Brian McKinnon was born to an Amungu mother and Wongai father and grew up in a Geraldton fringe camp named Blood Alley at the foot of Mount Misery. McKinnon left home at the age of twelve to work along Western Australia’s coast wherever he could. At 18 he settled in Geelong, Victoria and has exhibited widely since 1996, nationally and internationally showing powerful work that addresses his experiences of growing up in Western Australia’s Mid West and the ongoing challenges of Aboriginality in today’s world. McKinnon is an inaugural Vice Chancellor’s Pre-doctoral Indigenous Fellow with RMIT School of Art and is completing a PhD by practice with RMIT University.
Yiwon Park is a Korean-Australian artist based in Melbourne. She often draws upon her experience living between cultures within her creative practice, having grown up in Korea and immigrating to Australia in 2003. Park is interested in cross-cultural art projects between Australia and Korea, working as a liaison and participating artist for ‘Korean-Australian contemporary prints’ in 2016. Park has exhibited work in Seoul, Sydney, Hong Kong and Melbourne. Park participated in the Artist in Residency program at Artspace Hue in Korea from 2015-2018 and Camac-Centre d’Art Marnay in France in 2012.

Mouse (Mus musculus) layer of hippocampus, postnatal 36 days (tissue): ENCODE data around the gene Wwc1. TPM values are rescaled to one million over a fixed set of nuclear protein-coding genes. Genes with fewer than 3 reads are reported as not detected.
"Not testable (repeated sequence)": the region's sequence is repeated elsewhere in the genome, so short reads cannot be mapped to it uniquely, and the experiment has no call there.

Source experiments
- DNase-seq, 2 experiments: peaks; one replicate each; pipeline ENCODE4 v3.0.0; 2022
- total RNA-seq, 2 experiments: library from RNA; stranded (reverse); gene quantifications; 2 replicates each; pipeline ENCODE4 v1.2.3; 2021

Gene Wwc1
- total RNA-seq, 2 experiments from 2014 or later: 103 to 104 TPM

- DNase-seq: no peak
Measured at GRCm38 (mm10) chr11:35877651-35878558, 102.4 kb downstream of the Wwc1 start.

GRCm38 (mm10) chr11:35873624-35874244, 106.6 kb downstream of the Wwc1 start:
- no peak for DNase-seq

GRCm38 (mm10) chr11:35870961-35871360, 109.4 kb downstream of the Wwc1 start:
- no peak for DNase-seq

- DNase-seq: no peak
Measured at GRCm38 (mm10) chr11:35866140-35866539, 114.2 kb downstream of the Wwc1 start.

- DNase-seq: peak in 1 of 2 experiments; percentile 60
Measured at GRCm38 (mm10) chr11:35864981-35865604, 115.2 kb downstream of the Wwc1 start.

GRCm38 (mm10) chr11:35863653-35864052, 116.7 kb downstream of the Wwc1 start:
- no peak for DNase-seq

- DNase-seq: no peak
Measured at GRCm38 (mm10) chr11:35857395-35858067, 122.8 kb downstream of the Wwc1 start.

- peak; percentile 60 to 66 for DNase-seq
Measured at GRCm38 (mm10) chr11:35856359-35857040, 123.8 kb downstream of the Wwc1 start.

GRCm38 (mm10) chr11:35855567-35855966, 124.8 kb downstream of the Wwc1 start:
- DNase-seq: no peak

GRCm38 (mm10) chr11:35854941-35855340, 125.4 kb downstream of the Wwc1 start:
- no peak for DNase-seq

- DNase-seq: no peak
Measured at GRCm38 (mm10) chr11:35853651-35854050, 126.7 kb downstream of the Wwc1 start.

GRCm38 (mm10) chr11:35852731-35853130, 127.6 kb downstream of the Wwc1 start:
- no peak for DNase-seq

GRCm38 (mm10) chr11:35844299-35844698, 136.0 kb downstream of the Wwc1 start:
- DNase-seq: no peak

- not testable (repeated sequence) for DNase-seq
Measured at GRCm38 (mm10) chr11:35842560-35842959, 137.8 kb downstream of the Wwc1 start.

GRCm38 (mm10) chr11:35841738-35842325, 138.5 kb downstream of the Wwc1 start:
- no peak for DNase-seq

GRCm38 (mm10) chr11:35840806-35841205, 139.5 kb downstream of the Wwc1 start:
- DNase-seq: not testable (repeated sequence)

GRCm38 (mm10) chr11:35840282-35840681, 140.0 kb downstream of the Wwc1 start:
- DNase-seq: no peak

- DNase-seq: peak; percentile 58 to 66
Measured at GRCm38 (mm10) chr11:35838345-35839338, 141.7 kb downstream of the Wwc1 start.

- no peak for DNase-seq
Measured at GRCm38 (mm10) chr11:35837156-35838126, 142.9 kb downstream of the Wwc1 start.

Dominic Redfern is an artist and academic with a keen interest in historical vectors that inform the human condition and the state of the planet more broadly. Redfern is always interested in origin stories and his key interests are in evolution (including the evolution of consciousness, and aesthetics in particular), geography in the expanded field, and biology (including the biology of consciousness, and aesthetics in particular). He typically works with video in multi-screen installations, but also makes single channel and live screen works. Redfern has undertaken residencies and site-responsive projects in Australia and internationally.